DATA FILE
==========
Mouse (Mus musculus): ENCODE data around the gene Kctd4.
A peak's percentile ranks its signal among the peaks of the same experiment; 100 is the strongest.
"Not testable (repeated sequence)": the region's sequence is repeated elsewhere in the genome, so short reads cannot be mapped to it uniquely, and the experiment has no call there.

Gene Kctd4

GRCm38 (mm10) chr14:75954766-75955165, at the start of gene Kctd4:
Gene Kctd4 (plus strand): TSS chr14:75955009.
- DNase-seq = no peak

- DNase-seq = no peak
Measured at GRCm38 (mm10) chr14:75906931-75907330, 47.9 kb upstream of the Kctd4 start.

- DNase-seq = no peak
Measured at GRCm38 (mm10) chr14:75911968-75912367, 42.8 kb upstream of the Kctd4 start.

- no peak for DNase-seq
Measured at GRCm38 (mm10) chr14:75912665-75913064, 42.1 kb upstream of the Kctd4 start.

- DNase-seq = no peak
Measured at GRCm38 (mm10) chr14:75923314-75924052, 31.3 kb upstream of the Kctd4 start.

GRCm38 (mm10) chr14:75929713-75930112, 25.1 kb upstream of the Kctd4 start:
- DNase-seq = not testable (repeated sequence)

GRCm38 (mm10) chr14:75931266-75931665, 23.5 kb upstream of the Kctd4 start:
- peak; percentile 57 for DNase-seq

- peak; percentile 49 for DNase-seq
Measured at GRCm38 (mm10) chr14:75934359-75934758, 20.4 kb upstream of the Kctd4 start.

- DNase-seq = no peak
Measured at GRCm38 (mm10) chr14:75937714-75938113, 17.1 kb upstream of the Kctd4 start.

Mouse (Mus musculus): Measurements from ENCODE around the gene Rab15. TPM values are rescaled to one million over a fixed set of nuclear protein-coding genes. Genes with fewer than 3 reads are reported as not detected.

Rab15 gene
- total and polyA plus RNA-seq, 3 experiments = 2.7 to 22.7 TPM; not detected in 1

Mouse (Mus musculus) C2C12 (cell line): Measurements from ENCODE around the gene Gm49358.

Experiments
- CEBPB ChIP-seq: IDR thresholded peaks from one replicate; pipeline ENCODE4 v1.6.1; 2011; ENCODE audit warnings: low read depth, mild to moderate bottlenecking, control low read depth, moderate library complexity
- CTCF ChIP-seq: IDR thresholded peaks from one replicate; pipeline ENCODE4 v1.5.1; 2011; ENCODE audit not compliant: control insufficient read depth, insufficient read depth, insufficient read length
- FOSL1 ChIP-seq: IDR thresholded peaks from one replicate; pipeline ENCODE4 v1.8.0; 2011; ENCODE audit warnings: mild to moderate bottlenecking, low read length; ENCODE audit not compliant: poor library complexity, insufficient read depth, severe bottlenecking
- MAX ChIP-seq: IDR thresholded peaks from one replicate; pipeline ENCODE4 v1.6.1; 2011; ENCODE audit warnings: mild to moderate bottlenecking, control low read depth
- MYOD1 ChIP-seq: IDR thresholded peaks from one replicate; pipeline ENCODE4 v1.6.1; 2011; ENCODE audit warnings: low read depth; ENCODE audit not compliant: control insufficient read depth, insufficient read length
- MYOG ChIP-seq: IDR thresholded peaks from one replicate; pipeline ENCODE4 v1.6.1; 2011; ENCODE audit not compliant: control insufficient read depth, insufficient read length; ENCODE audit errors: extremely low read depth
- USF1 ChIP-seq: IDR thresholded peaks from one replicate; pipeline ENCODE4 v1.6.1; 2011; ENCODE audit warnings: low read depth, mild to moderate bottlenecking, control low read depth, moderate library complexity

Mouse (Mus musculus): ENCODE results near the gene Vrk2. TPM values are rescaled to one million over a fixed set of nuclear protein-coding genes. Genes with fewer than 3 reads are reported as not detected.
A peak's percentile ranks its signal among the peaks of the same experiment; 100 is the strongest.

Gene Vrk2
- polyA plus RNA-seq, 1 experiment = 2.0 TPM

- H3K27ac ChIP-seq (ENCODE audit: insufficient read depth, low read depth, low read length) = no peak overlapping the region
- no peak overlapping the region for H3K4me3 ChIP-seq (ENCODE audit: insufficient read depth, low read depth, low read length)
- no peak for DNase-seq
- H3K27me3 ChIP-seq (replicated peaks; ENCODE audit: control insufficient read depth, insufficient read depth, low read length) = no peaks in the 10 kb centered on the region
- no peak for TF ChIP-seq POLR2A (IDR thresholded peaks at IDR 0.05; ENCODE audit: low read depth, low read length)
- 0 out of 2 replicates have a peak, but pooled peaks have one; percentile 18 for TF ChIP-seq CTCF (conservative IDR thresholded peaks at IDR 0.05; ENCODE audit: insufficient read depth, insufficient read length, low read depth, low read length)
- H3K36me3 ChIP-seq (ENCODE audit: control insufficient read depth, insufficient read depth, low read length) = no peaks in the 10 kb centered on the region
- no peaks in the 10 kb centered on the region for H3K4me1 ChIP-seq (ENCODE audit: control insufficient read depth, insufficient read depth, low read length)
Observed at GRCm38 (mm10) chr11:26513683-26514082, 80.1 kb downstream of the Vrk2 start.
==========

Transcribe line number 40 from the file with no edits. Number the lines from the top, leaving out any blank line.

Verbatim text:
- H3K27ac ChIP-seq (ENCODE audit: insufficient read depth, low read depth, low read length) = no peak overlapping the region